Editor’s note: This commentary is an exclusive to redefinED from Sean-Michael Pigeon, who recently graduated with a B.A. in political science from Yale University. He works as a journalism mentor at a magnet school in New Haven, Conn. His writing has appeared in USA Today, the Washington Examiner and the Washington Times.
The number of magnet schools has grown steadily over the last two decades, further increasing the control parents have over their child’s education. Many argue the most important point of magnet schools is that they allow parents to choose where and how their child is taught.
But in response to recent critiques, selective magnet schools have begun restricting enrollment by implementing zip code quotas. Not only does this cut against the goal of magnet schools; its focus is misguided.
One of the critiques levied at magnet school is that magnet schools are not diverse enough, either racially or economically. This is an important criticism for magnet schools to address, given that they were implemented in part to help desegregate school systems.
Yet the most recent evidence suggests magnet schools incorporate more ethnic minorities than traditional public schools or private schools. A 2019 U.S. Department of Education report found that a higher percentage of public charter school students were Black or Hispanic (See Figure 2.3.) In this case, “public charter” includes both magnet schools and charter schools. The report also found that “chosen public schools” had a higher percentage of poor and “near-poor” students than either traditional public schools or private ones (Figure 4.3).
This means there is no evidence that magnet schools, on average, do a better job of integrating different racial and socio-economic communities than either assigned public schools or private schools. Nevertheless, certain highly selective magnet schools have come under fire for using test scores to determine whether a student is admitted.
Some parents argue that changing magnet schools’ admissions to a lottery system is long overdue. It is true that the student body of Thomas Jefferson High School for Science and Technology (the top high school in the nation, and a magnet school), skews disproportionately Asian. However, there are many minority-majority magnet schools that also are high-performing magnets.
For example, Irma Lerma Rangel Young Women’s Leadership School (ranked No. 15 in the nation and No. 2 in Texas) has a student body that is overwhelmingly Hispanic, at 79%. If a lottery were implemented for Irma Lerma’s admission based on Dallas County, which is majority white, the ethnic makeup of the student body would change significantly.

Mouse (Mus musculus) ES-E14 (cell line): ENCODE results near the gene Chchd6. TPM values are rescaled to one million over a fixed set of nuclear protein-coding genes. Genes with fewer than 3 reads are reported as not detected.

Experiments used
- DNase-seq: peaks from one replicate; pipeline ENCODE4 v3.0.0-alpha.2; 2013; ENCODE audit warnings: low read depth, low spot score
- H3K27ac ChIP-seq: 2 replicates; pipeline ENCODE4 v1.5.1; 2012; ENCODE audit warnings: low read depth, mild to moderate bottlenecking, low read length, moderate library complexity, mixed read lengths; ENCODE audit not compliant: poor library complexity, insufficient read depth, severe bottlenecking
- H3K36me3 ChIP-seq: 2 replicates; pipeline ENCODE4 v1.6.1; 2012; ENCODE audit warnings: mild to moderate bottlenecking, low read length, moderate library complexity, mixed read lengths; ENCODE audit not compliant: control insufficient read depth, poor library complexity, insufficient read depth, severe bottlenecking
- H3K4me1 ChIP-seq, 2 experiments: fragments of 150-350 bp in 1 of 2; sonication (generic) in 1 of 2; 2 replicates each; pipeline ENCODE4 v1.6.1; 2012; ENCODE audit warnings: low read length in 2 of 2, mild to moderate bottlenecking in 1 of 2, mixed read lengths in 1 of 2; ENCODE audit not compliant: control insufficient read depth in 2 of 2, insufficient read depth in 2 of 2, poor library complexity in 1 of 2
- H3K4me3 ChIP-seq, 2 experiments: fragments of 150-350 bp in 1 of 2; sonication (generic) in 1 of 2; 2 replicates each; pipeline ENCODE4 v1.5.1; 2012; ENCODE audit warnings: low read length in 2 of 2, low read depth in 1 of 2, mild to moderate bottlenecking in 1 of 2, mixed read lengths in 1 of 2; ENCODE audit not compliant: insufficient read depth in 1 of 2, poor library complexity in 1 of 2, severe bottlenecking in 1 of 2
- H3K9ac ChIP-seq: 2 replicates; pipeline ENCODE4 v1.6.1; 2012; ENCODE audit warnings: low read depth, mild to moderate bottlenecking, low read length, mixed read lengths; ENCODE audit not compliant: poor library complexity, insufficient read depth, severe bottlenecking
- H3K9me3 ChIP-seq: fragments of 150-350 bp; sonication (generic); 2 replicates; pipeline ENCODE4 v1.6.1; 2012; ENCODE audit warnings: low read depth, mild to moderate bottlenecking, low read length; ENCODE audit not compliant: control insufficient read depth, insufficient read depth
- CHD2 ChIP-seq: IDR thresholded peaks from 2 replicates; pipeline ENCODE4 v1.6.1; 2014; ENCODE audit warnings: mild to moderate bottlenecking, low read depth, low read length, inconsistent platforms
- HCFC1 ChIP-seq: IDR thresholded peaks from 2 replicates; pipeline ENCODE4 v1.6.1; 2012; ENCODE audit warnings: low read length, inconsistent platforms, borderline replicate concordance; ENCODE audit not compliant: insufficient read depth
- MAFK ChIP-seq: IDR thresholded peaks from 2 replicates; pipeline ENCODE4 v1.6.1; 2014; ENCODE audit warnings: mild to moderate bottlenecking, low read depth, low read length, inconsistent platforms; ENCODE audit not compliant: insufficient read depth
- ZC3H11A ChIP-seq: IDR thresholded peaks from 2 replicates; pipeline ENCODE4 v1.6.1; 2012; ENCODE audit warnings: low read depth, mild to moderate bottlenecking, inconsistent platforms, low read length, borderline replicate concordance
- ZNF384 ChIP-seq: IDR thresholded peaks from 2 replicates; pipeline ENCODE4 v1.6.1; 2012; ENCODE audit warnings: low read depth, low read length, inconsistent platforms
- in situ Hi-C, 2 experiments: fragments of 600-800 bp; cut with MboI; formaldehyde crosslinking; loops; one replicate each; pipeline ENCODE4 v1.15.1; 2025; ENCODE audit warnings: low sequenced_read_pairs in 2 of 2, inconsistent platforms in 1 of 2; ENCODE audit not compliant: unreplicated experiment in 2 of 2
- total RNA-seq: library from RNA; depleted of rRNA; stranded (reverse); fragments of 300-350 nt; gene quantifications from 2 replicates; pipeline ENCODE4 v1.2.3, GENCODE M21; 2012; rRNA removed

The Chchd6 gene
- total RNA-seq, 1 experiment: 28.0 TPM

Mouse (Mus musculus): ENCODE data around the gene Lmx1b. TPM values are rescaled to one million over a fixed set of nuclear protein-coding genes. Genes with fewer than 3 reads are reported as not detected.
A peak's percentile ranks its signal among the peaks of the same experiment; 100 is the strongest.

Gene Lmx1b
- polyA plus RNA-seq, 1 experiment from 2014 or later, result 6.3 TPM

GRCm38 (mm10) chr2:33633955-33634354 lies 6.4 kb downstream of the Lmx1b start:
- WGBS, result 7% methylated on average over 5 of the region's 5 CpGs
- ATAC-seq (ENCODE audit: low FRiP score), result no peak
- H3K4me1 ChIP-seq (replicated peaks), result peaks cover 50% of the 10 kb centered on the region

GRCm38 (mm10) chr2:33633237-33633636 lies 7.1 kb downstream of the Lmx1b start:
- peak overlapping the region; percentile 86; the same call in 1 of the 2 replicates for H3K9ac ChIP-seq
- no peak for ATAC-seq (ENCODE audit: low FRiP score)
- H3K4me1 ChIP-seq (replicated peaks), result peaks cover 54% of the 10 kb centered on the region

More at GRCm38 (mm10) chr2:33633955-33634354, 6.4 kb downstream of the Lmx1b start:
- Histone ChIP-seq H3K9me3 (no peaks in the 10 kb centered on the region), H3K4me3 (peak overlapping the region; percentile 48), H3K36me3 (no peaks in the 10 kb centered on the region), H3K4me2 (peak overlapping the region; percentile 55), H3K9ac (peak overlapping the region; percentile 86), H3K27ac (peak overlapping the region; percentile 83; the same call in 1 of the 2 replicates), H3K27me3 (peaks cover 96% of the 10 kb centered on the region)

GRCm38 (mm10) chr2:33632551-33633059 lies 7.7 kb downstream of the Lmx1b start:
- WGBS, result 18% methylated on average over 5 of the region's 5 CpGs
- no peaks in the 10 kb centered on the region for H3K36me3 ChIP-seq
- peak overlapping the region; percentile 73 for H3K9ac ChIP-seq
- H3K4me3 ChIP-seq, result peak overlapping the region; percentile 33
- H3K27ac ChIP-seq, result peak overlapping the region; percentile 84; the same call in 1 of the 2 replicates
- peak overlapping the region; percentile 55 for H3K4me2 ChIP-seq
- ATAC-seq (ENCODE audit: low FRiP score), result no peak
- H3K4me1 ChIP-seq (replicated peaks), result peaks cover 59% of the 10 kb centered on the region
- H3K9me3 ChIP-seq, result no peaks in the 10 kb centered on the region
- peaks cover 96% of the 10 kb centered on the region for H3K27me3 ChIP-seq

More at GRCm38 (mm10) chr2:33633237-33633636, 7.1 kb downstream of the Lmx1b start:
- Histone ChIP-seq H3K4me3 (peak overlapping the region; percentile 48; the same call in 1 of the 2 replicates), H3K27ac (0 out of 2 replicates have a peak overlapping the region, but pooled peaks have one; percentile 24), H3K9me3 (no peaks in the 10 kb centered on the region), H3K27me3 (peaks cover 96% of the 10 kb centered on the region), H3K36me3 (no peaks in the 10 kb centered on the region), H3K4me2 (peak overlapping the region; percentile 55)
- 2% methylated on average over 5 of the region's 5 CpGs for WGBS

Equity advocates should be wary that their efforts do not undermine the ability of magnet schools like Thomas Jefferson and Irma Lerma to nurture a school environment that has proved effective. Just because a school has a minority-majority student population, it doesn’t necessary follow that its admissions process needs dismantling.
We do not need to imagine what instituting racial quotas would do for magnet school admissions. Take, for example, University High School of Science and Engineering, a magnet school in Hartford, Connecticut. To promote desegregation and racial equality, the school is required to limit Black and Hispanic enrollment to under 75%. Connecticut courts have upheld the policy that schools like University High cannot decrease the percentage of white students required for diversity, causing widespread frustration.
One city mom was devastated that her son could not attend University High. “I was told,” she says, “‘Well, white kids from the suburbs have to apply for him to get in.’”
A recent lawsuit lobbied by Virginia parents that argued the new practices set up by Thomas Jefferson High School purposefully discriminated against Asian Americans was allowed to proceed. While those parents await the outcome, we must ask why parents must appeal to the courts to send their children to a school they would otherwise be qualified to attend.
Chosen public schools, like magnets, have proved effective in achieving learning goals while serving more minority and low-income students than any other form of schooling. Throughout the difficult 2020-21 academic year, many magnet schools led the way in transitioning to virtual learning. Other magnet schools helped students deal with mental health problems by crafting innovative solutions to isolation.
Barring high-performing and/or willing students from attending a magnet school simply because of where they live or their ethnicity is antithetical to the very point of such schools. It would be foolish to sacrifice the success of magnet schools across the country to target a problem not in sight.